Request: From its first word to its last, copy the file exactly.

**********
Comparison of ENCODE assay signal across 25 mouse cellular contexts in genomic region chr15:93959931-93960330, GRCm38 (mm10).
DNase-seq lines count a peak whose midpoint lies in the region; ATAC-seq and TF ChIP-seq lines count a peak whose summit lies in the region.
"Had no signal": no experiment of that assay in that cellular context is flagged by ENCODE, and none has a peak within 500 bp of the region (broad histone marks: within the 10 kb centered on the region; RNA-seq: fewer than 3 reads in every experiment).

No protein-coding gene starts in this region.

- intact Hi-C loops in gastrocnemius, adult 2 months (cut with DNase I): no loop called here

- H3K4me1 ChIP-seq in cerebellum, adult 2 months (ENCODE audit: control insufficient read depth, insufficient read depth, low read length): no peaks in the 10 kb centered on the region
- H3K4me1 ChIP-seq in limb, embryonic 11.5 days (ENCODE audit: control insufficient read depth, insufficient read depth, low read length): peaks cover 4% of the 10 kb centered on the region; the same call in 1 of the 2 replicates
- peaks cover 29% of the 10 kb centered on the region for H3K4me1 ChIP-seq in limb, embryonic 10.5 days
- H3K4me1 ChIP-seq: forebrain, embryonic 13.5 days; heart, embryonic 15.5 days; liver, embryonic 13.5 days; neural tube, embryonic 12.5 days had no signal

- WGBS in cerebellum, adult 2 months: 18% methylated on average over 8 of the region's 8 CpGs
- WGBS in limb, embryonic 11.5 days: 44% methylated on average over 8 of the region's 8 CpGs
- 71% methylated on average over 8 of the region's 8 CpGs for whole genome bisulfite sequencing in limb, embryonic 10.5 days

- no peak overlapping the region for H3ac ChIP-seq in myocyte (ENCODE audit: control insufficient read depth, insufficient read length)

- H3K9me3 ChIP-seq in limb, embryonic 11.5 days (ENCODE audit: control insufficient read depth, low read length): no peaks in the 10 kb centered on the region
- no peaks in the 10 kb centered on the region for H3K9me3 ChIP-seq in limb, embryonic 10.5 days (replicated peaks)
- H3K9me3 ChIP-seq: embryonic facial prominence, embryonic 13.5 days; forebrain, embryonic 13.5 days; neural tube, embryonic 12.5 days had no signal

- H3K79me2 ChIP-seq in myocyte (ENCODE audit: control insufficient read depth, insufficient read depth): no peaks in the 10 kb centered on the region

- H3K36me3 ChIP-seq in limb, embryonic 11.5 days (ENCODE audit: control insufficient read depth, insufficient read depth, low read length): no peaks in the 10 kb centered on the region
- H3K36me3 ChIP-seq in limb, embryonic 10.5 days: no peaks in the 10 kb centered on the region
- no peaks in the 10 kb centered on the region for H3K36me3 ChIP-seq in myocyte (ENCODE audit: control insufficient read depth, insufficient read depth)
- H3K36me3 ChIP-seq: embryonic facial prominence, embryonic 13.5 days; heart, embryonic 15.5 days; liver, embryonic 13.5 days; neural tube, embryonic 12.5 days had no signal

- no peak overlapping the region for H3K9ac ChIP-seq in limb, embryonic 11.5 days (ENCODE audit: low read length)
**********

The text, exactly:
Comparison of ENCODE assay signal across 25 mouse cellular contexts in genomic region chr15:93959931-93960330, GRCm38 (mm10).
DNase-seq lines count a peak whose midpoint lies in the region; ATAC-seq and TF ChIP-seq lines count a peak whose summit lies in the region.
"Had no signal": no experiment of that assay in that cellular context is flagged by ENCODE, and none has a peak within 500 bp of the region (broad histone marks: within the 10 kb centered on the region; RNA-seq: fewer than 3 reads in every experiment).

No protein-coding gene starts in this region.

- intact Hi-C loops in gastrocnemius, adult 2 months (cut with DNase I): no loop called here

- H3K4me1 ChIP-seq in cerebellum, adult 2 months (ENCODE audit: control insufficient read depth, insufficient read depth, low read length): no peaks in the 10 kb centered on the region
- H3K4me1 ChIP-seq in limb, embryonic 11.5 days (ENCODE audit: control insufficient read depth, insufficient read depth, low read length): peaks cover 4% of the 10 kb centered on the region; the same call in 1 of the 2 replicates
- peaks cover 29% of the 10 kb centered on the region for H3K4me1 ChIP-seq in limb, embryonic 10.5 days
- H3K4me1 ChIP-seq: forebrain, embryonic 13.5 days; heart, embryonic 15.5 days; liver, embryonic 13.5 days; neural tube, embryonic 12.5 days had no signal

- WGBS in cerebellum, adult 2 months: 18% methylated on average over 8 of the region's 8 CpGs
- WGBS in limb, embryonic 11.5 days: 44% methylated on average over 8 of the region's 8 CpGs
- 71% methylated on average over 8 of the region's 8 CpGs for whole genome bisulfite sequencing in limb, embryonic 10.5 days

- no peak overlapping the region for H3ac ChIP-seq in myocyte (ENCODE audit: control insufficient read depth, insufficient read length)

- H3K9me3 ChIP-seq in limb, embryonic 11.5 days (ENCODE audit: control insufficient read depth, low read length): no peaks in the 10 kb centered on the region
- no peaks in the 10 kb centered on the region for H3K9me3 ChIP-seq in limb, embryonic 10.5 days (replicated peaks)
- H3K9me3 ChIP-seq: embryonic facial prominence, embryonic 13.5 days; forebrain, embryonic 13.5 days; neural tube, embryonic 12.5 days had no signal

- H3K79me2 ChIP-seq in myocyte (ENCODE audit: control insufficient read depth, insufficient read depth): no peaks in the 10 kb centered on the region

- H3K36me3 ChIP-seq in limb, embryonic 11.5 days (ENCODE audit: control insufficient read depth, insufficient read depth, low read length): no peaks in the 10 kb centered on the region
- H3K36me3 ChIP-seq in limb, embryonic 10.5 days: no peaks in the 10 kb centered on the region
- no peaks in the 10 kb centered on the region for H3K36me3 ChIP-seq in myocyte (ENCODE audit: control insufficient read depth, insufficient read depth)
- H3K36me3 ChIP-seq: embryonic facial prominence, embryonic 13.5 days; heart, embryonic 15.5 days; liver, embryonic 13.5 days; neural tube, embryonic 12.5 days had no signal

- no peak overlapping the region for H3K9ac ChIP-seq in limb, embryonic 11.5 days (ENCODE audit: low read length)